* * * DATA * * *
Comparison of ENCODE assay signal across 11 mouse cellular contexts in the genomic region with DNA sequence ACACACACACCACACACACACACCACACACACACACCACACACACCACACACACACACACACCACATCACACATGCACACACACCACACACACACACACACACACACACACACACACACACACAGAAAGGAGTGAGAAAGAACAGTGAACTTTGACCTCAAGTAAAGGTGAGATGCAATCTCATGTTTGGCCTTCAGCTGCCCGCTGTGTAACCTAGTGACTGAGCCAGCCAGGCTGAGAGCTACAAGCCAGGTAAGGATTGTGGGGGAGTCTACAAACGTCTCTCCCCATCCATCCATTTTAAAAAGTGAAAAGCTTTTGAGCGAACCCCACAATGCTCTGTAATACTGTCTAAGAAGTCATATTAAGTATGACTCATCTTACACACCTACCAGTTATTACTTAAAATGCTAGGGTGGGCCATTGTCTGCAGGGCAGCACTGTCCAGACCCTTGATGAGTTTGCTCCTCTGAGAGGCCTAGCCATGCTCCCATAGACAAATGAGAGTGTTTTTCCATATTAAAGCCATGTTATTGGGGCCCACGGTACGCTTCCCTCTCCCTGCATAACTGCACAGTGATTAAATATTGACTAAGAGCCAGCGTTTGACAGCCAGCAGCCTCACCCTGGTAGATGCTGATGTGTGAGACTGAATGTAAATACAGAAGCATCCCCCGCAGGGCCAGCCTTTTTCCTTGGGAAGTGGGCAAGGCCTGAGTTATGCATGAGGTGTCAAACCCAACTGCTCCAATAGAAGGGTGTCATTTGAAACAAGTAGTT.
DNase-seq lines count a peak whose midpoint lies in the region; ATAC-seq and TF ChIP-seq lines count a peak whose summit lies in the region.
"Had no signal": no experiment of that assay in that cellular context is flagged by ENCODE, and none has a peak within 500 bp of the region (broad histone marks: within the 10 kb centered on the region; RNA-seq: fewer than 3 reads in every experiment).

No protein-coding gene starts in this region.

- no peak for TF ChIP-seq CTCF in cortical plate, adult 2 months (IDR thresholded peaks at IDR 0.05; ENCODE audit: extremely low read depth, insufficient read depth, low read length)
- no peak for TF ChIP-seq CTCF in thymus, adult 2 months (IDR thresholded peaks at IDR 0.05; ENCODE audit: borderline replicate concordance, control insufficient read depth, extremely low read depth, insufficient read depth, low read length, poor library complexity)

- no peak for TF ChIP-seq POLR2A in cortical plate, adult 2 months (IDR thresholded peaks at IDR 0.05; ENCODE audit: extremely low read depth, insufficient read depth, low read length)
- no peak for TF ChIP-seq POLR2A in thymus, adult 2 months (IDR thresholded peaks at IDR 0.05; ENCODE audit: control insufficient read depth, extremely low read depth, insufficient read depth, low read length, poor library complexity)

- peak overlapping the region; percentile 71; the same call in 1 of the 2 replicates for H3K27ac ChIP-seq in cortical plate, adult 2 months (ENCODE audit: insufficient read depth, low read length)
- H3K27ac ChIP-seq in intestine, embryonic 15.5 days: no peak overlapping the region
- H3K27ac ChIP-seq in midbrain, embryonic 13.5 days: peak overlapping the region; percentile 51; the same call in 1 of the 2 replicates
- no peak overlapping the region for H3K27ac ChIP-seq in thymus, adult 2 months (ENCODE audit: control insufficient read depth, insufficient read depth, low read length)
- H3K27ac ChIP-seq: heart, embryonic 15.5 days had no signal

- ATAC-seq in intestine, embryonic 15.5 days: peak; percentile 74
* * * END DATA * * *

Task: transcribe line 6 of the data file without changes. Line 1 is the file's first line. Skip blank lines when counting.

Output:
- no peak for TF ChIP-seq CTCF in thymus, adult 2 months (IDR thresholded peaks at IDR 0.05; ENCODE audit: borderline replicate concordance, control insufficient read depth, extremely low read depth, insufficient read depth, low read length, poor library complexity)